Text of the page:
Despite their successes, purely topologic approaches have important intrinsic limitations. For example, the activity of the various metabolic reactions or regulatory interactions differs widely, some being highly active under most growth conditions while others are switched on only for some rare environmental circumstances. Therefore, an ultimate description of cellular networks requires us to consider the intensity (i.e., strength), the direction (when applicable) and the temporal aspects of the interactions. While so far we know little about the temporal aspects of the various cellular interactions, recent results have shed light on how the strength of the interactions is organized in metabolic and genetic-regulatory networks.4

In metabolic networks the flux of a given metabolic reaction, representing the amount of substrate being converted to a product within unit time, offers the best measure of interaction strength. Recent metabolic flux-balance approaches (FBA)18"20'38'59 that allow us to calculate the flux for each reaction, have significantly improved our ability to generate quantitative predictions on the relative importance of the various reactions, leading to experimentally testable hypotheses. Starting from a stoichiometric matrix of the K12 MG1655 strain of E. coli, containing 537 metabolites and 739 reactions,18"20'38 the steady state concentrations of all metabolites satisfy, j-[Ai]=JtSijVj=0 (5)

where S¡j is the stoichiometric coefficient of metabolite A\ in reaction j and Vj is the flux of reaction/ We use the convention that if metabolite A; is a substrate (product) in reaction j, S¡j < 0 (S,j > 0 ) and we constrain all fluxes to be positive by dividing each reversible reaction into two "forward" reactions with positive fluxes. Any vector of positive fluxes {Vj ( which satisfies Eq. (5) corresponds to a state of the metabolic network, and hence, a potential state of operation of the cell.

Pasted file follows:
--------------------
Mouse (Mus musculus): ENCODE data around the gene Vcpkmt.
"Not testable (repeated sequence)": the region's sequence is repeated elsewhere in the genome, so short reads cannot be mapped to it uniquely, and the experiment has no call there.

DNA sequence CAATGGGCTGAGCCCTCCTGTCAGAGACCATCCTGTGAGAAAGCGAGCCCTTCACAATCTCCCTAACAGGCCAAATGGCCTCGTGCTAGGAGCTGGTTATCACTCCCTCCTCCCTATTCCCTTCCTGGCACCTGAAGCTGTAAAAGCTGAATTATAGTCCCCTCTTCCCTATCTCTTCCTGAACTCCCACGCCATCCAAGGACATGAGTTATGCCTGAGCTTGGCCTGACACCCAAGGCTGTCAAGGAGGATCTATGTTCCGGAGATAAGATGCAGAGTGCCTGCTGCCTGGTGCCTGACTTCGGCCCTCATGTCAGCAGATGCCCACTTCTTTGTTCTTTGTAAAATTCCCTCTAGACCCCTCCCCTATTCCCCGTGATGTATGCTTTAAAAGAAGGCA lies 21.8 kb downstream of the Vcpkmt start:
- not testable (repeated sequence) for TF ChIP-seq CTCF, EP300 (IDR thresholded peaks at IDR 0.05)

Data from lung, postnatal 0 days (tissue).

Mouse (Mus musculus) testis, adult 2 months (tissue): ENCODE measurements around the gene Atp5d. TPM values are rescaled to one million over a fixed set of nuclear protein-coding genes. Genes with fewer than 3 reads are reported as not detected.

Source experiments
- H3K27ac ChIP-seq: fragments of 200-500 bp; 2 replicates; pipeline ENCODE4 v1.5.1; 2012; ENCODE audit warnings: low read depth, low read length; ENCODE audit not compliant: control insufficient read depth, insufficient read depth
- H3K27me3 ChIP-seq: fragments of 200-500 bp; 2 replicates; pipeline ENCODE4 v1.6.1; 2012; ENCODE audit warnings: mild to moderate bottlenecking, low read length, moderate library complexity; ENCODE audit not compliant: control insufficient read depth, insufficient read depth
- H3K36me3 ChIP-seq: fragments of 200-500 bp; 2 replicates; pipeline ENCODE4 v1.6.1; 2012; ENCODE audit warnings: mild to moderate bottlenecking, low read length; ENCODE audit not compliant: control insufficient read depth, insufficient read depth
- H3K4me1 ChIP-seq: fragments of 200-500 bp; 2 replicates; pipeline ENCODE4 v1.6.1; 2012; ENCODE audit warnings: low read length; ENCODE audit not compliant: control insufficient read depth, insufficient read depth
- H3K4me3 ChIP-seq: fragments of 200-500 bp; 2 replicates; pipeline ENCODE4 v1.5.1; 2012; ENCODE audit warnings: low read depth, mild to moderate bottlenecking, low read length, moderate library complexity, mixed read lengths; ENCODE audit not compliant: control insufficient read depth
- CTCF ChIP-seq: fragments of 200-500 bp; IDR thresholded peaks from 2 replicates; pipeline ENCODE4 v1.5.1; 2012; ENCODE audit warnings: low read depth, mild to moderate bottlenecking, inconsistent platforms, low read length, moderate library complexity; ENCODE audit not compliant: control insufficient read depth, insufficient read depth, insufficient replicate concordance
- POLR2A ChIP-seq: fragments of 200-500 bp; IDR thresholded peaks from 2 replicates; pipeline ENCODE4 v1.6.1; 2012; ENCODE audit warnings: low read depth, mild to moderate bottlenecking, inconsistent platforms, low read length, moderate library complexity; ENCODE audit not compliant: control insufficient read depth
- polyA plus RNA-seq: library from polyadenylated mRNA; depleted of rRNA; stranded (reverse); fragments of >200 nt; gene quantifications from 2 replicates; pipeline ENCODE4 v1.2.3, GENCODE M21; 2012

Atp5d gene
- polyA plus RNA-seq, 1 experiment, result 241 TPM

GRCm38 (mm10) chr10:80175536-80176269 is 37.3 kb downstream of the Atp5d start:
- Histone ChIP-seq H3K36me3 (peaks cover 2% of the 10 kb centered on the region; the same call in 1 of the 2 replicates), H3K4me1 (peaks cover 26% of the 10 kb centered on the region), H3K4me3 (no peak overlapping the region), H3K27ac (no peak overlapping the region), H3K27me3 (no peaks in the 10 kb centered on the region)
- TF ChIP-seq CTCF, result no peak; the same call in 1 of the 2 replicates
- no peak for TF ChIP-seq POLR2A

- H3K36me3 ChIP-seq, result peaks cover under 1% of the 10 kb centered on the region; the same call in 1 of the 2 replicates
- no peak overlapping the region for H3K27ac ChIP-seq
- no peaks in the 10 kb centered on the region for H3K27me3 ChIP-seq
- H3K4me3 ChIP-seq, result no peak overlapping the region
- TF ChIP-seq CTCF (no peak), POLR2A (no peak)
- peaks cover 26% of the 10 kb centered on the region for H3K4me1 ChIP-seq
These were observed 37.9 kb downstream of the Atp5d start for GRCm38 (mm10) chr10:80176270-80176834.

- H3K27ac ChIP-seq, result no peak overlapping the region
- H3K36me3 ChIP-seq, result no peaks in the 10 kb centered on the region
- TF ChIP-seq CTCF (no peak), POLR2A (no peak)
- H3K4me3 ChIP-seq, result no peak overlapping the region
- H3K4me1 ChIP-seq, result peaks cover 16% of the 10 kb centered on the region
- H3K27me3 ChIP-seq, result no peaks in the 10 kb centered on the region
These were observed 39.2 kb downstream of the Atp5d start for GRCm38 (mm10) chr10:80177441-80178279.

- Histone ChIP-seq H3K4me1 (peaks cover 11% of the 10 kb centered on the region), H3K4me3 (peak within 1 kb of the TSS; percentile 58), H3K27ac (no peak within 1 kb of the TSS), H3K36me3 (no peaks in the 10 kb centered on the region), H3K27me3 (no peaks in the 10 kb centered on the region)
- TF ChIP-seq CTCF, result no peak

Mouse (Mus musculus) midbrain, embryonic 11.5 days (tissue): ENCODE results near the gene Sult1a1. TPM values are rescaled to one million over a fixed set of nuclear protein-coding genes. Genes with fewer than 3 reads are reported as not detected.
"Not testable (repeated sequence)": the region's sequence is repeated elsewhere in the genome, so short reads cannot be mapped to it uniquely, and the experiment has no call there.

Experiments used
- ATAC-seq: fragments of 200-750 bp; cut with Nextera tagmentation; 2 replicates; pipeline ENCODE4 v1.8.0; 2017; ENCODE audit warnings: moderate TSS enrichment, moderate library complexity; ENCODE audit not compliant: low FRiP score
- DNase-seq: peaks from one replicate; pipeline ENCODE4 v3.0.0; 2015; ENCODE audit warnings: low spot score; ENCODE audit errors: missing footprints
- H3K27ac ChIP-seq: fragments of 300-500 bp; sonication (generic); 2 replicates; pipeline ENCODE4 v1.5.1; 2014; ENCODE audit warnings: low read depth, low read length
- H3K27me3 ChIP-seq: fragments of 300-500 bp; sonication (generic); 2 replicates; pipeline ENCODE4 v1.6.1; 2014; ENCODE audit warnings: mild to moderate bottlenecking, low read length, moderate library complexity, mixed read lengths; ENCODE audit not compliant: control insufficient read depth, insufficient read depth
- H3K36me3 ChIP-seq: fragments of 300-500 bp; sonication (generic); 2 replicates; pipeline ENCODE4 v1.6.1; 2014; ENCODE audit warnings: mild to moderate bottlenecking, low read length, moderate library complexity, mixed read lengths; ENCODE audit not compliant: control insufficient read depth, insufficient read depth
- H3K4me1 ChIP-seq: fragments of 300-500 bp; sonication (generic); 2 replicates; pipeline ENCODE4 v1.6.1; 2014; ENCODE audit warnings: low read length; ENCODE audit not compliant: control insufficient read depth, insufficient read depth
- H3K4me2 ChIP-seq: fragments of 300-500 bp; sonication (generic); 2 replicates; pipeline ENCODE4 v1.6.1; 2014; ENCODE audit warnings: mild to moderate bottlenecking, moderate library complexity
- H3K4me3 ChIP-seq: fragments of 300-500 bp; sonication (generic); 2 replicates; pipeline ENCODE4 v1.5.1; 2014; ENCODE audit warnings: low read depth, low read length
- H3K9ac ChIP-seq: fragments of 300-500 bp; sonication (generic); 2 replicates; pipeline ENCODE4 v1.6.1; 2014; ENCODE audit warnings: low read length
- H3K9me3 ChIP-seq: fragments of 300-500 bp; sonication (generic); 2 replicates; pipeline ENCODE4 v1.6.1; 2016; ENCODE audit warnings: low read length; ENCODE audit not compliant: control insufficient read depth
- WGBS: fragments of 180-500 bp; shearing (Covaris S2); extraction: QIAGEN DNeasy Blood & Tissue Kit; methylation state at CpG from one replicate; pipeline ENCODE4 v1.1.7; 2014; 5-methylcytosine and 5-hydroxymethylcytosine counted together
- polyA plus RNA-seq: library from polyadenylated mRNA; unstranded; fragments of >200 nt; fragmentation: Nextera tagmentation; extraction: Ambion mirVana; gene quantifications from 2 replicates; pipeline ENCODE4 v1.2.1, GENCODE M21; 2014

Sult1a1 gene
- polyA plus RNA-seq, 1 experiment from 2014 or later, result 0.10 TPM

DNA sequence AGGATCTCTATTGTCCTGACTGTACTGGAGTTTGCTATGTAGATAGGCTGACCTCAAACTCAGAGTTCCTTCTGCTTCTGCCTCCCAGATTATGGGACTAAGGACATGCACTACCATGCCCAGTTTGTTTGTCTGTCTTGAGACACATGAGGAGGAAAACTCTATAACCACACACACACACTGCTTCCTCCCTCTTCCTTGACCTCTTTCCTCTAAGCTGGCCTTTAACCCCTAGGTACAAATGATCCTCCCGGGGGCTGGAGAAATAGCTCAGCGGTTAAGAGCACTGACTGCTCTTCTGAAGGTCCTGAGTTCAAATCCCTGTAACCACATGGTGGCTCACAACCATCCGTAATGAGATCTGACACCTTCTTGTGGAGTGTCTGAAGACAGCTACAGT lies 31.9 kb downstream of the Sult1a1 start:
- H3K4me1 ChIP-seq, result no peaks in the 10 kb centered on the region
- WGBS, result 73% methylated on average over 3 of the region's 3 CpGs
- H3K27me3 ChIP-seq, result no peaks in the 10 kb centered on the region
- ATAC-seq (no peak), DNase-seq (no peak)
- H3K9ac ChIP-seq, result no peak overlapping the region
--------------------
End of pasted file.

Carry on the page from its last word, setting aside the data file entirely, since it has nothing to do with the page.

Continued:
Assuming that cellular metabolism is in a steady state and optimized for the maximal growth rate,18'38 FBA allows us to calculate the flux for each reaction using linear optimization, providing a measure of each reactions relative activity.4 A striking feature of the flux distribution of E. coli is its overall inhomogeneity: reactions with fluxes spanning several orders of magnitude coexist under the same conditions (Fig. 5A). This is captured by the flux distribution for E. coli, which follows (the by now familiar) power law where the probability that a reaction has flux V is given by P(v) - (v + Vo)~". The flux exponent is predicted to be a = 1.5 by FBA methods.4 In a recent experiment21 the strength of the various fluxes of the central metabolism was measured, revealing4 the power-law flux dependence P(v) - v~" with a=l (Fig. 5B). This power law behavior indicates that the vast majority of reactions have quite small fluxes, while coexisting with a few reactions with extremely large flux values.

The observed flux distribution is compatible with two quite different potential local flux structures.4 A homogeneous local organization would imply that all reactions producing (consuming) a given metabolite have comparable fluxes. On the other hand, a more delocalized "hot backbone" is expected if the local flux organization is heterogeneous, such that each metabolite has a dominant source (consuming) reaction. To distinguish between these two scenarios for each metabolite i produced (consumed) by k reactions, we define the measure7'14 - \2

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